The Lake District, Beatrix Potter's home.

The Lake District, Beatrix Potter’s home.

Beatrix and the National Trust

She worked closely with the National Trust, helping it to acquire land and manage farms with a view to long-term preservation. In one of her letters to Eleanor Rawnsley in 1934, she wrote ‘I wish there may be a sufficient representative number of the old farms in the hands of the Trust.’

Beatrix was a friend of Canon Hardwicke Drummond Rawnsley – one of the three founder members of the National Trust. When she died in 1943, she left 4000 acres of land and countryside to the National Trust, as well as 14 farms.

All of these farms are still working farms managed by tenant farmers, in accordance with her wishes, and we continue her conservation work in the Lake District to this day.

The Lake District and its windy, gorgeous roads.

The Lake District and its windy, gorgeous roads.

Near Hilltop, we also visited the Beatrix Potter Gallery and Hawkshead.

Driving through the twisty roads of the Lake District and taking in the gorgeous views all around, it was easy to understand why Beatrix Potter fell in love with this area.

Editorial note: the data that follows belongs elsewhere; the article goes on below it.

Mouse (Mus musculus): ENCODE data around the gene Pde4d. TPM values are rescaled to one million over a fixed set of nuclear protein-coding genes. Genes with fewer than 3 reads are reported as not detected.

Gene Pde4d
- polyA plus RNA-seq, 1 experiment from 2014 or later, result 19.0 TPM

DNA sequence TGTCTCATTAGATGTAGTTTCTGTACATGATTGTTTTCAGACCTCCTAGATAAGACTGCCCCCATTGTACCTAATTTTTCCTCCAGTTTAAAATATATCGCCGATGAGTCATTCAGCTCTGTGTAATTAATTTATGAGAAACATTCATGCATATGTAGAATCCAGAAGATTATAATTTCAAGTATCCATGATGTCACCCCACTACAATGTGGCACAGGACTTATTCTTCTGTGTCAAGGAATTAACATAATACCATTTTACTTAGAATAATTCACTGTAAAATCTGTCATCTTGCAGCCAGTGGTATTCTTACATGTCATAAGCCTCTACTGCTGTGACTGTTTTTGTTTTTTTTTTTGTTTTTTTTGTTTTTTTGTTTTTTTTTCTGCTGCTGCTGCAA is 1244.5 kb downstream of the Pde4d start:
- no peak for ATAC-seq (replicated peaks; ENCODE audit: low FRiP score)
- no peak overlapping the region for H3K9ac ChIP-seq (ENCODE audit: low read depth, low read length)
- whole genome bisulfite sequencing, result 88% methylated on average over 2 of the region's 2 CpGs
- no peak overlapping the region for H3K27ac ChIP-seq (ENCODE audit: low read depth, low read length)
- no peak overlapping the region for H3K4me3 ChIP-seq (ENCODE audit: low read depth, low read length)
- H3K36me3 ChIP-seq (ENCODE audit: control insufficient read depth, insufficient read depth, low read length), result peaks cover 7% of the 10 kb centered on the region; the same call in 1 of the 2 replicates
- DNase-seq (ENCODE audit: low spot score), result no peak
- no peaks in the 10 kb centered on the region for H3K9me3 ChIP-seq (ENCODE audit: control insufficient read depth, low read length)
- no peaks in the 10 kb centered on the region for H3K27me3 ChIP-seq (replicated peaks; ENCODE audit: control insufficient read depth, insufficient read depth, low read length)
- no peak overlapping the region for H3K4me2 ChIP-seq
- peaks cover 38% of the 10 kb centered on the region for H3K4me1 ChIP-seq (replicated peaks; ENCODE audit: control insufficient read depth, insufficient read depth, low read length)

At the gallery, we were able to see many of her works of art on display, along with other memorabilia. Of course, being part of the National Trust, our Royal Oak Foundation provided us with free admission.

It was fabulous to see the original drawings from the Peter Rabbit series which have been recreated in millions of books in so many different languages all over the world!

Christina in front of Wray Castle, where Beatrix Potter stay as a 16-year-old.

Christina in front of Wray Castle, where Beatrix Potter stay as a 16-year-old.

We then went on to visit Wray Castle, which Beatrix and her family had stayed in during one of their holidays to the Lake District when she was 16 years old. It’s a gorgeous castle-like building and the interior is just as impressive as the exterior, and once again, our Royal Oak membership afforded us the visit, as this is just one of the many National Trust properties in the Lake District.

Now back to Mrs. Rabbit’s Hot Cross Buns, which are traditionally made for Good Friday, hence the cross on top, however they are definitely not eaten only one day a year anymore. Not only are Hot Cross Buns being made and eaten during the Easter season in Britain, but many other traditional recipes such as lamb with mint sauce, roast pork, Simnel cake and Chocolate Easter Egg Nest Cakes. Here is the recipe for Mrs.Rabbit’s Hot Cross Buns, along with some other traditional British Easter recipes so you can try all these glorious treats in your own home!